By Eric Michael Rhodes
Gone (thankfully) from our profession is Leopold von Ranke’s old fantasy of history as objective science. And yet, while we cannot test our hypotheses in laboratories, peer review has remained central to the process of the production of historical truth—our main objective. We all learn in graduate school that we should read two or three reviews of every book in our bibliography. As monographs form the backbone of historiography, book reviews are the best vehicles for judging where—or if—our theses fit into the long arch of history. Books give us new ways of seeing the past and reviews help us understand just how novel these vantages are—or are not. Some reviews are positive, and some are negative. The best reviews are both, and foster conversation.
As a Reviews editor for The Metropole, I have enjoyed taking part in these conversations. Over the past couple of years, Jim Wunsch, Jacob Bruggeman, Bob Carey, and I have enjoyed helping to shape our membership’s thoughtful and incisive critiques of important new books in urban history. It has been a pleasure to read the brilliant insights of our reviewers while learning about the important trends in our field.
Bruce Mazlish, contemplating the art of reviewing, wrote that “in an ideal reviewing world, every review would be accompanied by a review of the review.” Our team takes this seriously. Our Reviews section stands apart from others in that we try our best to allow authors to address their reviewers. We often invite authors to respond to reviews (my personal favorite is Kim Phillips-Fein’s response to Michael Glass on Fear City). Many of us pine for the coffee-fueled hours we spent discussing books around the seminar table as students. We try to replicate these conversations on the blog.
All of this is to say that I was very excited to hear that our senior editors Avigail Oren and Ryan Reft have decided to devote this month to celebrating the talent on display in our Reviews section. World Book Day falls in March, so on the 7th please share your favorites from of our archive.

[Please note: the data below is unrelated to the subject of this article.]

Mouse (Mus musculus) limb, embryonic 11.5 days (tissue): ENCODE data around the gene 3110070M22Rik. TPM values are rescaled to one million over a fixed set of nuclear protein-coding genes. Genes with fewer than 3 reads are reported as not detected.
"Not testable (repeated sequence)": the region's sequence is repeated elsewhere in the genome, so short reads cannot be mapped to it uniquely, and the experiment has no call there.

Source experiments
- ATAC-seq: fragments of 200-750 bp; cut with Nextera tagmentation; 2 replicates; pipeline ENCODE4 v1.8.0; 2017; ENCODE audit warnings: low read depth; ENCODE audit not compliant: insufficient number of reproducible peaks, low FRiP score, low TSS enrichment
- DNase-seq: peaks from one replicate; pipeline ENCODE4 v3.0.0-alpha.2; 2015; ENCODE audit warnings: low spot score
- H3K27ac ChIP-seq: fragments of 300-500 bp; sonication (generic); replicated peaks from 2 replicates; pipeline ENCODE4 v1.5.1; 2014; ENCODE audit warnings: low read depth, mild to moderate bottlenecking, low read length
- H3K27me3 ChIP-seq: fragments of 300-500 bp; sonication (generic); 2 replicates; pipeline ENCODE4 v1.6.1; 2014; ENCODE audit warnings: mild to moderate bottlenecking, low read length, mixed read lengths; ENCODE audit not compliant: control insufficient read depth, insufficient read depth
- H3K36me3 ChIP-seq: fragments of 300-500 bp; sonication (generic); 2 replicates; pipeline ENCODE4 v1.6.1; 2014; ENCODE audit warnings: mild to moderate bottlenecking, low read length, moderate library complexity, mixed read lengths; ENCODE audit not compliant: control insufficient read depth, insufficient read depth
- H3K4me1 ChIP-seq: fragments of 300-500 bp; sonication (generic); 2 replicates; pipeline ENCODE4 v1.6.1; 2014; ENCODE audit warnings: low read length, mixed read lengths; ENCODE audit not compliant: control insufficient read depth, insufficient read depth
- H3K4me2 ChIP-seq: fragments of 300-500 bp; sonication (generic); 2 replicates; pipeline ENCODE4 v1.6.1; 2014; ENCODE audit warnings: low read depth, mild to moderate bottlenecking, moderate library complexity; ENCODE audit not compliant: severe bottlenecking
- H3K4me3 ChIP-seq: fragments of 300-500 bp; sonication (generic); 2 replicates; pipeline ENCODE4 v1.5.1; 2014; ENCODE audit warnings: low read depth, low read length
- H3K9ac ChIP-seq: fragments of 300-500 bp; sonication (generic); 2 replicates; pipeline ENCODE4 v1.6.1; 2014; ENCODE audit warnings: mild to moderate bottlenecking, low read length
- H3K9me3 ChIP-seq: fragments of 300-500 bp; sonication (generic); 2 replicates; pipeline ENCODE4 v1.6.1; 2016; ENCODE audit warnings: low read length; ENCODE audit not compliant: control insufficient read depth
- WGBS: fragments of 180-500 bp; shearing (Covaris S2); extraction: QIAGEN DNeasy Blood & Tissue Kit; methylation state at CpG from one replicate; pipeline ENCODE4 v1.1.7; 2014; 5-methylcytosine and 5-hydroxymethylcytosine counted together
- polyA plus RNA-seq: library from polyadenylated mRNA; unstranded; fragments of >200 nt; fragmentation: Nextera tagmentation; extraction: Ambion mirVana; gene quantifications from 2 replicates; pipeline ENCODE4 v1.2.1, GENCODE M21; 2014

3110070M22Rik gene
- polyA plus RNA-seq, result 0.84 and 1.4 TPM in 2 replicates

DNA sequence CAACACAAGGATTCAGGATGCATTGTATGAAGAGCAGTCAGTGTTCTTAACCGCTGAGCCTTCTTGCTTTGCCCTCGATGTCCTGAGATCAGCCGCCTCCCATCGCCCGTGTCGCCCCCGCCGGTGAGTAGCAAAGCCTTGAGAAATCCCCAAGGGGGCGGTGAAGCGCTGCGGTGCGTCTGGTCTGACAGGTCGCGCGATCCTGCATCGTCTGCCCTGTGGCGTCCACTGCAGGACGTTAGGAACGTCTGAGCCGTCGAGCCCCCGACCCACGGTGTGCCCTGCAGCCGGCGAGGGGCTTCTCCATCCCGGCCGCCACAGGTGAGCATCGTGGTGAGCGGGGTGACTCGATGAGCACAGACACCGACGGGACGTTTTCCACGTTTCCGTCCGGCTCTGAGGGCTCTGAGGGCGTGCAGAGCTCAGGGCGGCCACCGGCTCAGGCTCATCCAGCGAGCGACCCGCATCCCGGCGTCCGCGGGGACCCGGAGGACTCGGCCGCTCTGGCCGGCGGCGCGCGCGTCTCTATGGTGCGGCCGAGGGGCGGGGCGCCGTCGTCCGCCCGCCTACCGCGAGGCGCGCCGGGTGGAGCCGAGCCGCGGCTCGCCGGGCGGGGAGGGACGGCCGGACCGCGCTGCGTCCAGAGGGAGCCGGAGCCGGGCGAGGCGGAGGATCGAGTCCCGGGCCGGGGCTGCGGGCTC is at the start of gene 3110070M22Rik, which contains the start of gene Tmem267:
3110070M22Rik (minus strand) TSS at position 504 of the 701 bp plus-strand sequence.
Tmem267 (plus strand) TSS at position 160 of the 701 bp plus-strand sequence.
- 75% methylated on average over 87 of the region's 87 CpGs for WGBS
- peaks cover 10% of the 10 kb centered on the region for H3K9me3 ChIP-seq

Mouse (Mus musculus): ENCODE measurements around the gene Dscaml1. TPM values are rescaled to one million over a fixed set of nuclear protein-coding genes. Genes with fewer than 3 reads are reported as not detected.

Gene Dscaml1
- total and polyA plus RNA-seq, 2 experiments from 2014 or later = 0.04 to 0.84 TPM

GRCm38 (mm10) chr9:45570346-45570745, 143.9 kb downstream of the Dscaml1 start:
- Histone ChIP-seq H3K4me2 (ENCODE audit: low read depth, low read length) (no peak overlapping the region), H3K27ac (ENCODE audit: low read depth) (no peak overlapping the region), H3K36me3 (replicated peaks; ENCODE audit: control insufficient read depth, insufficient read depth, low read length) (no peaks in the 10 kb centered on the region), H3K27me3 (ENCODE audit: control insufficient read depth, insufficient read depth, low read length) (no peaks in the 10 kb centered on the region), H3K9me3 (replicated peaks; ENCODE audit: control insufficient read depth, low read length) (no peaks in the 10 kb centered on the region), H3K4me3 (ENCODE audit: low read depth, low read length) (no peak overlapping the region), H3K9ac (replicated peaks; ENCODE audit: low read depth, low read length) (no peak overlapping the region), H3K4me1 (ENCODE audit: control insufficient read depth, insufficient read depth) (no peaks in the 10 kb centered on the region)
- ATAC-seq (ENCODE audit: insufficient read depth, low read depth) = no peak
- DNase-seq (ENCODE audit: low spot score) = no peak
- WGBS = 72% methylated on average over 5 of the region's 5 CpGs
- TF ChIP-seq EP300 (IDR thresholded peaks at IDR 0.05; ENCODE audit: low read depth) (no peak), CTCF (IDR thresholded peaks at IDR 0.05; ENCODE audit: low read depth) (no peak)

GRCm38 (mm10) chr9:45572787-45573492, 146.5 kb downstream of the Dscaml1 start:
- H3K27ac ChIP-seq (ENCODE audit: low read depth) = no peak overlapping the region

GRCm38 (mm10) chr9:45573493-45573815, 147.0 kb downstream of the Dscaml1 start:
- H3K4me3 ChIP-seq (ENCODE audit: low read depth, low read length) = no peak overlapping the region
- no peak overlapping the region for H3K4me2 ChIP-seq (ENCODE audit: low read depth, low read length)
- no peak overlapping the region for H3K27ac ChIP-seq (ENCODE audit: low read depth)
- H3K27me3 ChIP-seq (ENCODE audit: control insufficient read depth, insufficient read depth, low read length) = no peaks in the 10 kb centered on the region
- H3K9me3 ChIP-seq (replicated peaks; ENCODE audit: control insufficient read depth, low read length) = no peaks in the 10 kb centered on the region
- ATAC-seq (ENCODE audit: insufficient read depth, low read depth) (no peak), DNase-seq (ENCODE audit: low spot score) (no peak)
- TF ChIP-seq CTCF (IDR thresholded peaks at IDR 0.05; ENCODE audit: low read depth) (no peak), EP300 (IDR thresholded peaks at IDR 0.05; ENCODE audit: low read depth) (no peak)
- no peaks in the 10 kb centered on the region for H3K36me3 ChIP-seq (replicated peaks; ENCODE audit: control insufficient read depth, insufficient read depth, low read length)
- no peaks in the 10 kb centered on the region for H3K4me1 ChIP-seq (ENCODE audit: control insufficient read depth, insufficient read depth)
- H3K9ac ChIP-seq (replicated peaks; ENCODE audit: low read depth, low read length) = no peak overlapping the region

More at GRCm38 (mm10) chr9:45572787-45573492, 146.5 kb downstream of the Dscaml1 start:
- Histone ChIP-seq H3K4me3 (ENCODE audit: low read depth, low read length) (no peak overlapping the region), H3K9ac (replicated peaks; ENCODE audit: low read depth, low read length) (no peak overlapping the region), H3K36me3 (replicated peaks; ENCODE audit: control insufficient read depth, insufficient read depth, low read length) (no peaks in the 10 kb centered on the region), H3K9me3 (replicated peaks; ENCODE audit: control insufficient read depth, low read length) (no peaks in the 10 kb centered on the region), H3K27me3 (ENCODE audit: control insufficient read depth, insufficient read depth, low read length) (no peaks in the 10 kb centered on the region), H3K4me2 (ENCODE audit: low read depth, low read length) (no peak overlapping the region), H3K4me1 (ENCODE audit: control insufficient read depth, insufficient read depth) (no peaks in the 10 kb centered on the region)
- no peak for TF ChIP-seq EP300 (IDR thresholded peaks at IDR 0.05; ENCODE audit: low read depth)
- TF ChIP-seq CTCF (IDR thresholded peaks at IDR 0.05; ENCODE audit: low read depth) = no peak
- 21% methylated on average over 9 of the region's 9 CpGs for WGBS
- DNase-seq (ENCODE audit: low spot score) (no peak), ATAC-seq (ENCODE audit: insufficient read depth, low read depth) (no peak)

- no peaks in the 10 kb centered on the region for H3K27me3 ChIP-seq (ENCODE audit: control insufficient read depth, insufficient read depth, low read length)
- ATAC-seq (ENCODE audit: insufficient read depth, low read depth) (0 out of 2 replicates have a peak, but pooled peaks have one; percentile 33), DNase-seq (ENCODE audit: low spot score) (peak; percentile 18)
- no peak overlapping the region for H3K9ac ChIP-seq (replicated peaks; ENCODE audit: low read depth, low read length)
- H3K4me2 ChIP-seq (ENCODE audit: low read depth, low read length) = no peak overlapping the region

Here’s a look at what’s to come. This month, we’ll publish reviews of some very important new books in urban history. Amanda Boston brings her understanding of the history of grounded neoliberalism to her review of Samuel Stein’s Capital City: Gentrification and the Real Estate State. Christopher Whann ponders the politics of the “white working class” as he discusses Timothy J. Lombardo’s Blue-Collar Conservatism: Frank Rizzo’s Philadelphia and Populist Politics. Walter Greason reviews Amanda Kolson Hurley’s Radical Suburbs: Experimental Living on the Fringes of the American City and finds that there’s more to suburbs than what first meets the eye. Steve Tischler gets us psyched for Spring Training, telling us how we can understand cities through their baseball stadiums in his review of Paul Goldberger’s Ballpark: Baseball in the American City. Charlotte Rosen, in her review of Badges without Borders: How Global Counterinsurgency Transformed American Policing by Stuart Schrader, traces the argument that policing practices the United States honed abroad came home to roost. Our own Bob Carey takes on Liz Cohen’s portrait of a redeveloper distinct from both Hausmann and Moses in his review of Saving America’s Cities: Ed Logue and the Struggle to Renew Urban America in the Suburban Age. Richard Harris reports out on Timothy Gilfoyle’s newly edited collection of hundreds of writings on U.S. cities, The Oxford Encyclopedia of American Urban History. And I’ll be writing about the new paths broken by historian-cum-public intellectual Keeanga-Yamahatta Taylor in her award-winning Race for Profit: How Banks and the Real Estate Industry Undermined Black Homeownership. Finally, stay tuned for Jim Wunsch’s monthly round-up of the latest titles in urban history, Cityscape.
We’ve decided that public history is just as important to consider as is the academic variety, and as such we’ll be highlighting reviews of exhibitions and films that have to do with our field. Charlotte Rosen inaugurates our movie reviews with a critique of Toby Perl Freilich’s Moynihan. Next up is a film that my History of New York City students loved watching, a poignant testament to the destruction wrought by the urban crisis—Decade of Fire. Gretchen Hildebran and Vivian Vásquez kindly shared an extended version of Decade with reviewer Sara Patenaude. And finally, cover your mouths! Bob Carey helps put coronavirus in perspective, writing about how Spit Spreads Death: The Influenza Pandemic of 1918-19—as told by the staff of Philadelphia’s Mutter Museum.
In closing and in anticipation of this month of reviews, we would like to express our deep gratitude to our contributors. You have toiled for not an excessive amount of love from us hair-splitting editors and for even less money (none!). Bravo to you for your painstaking work! Those would-be reviewers, please pitch us ideas.
See you all at the book stalls in Detroit!
Eric Rhodes is a lecturer at the University of Angers in France where he teaches the history of New York City and documentary film. He is a Reviews Editor at The Metropole. Follow him @EricMichaRhodes.
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Featured Image: Current reads of @AmandaISeligman.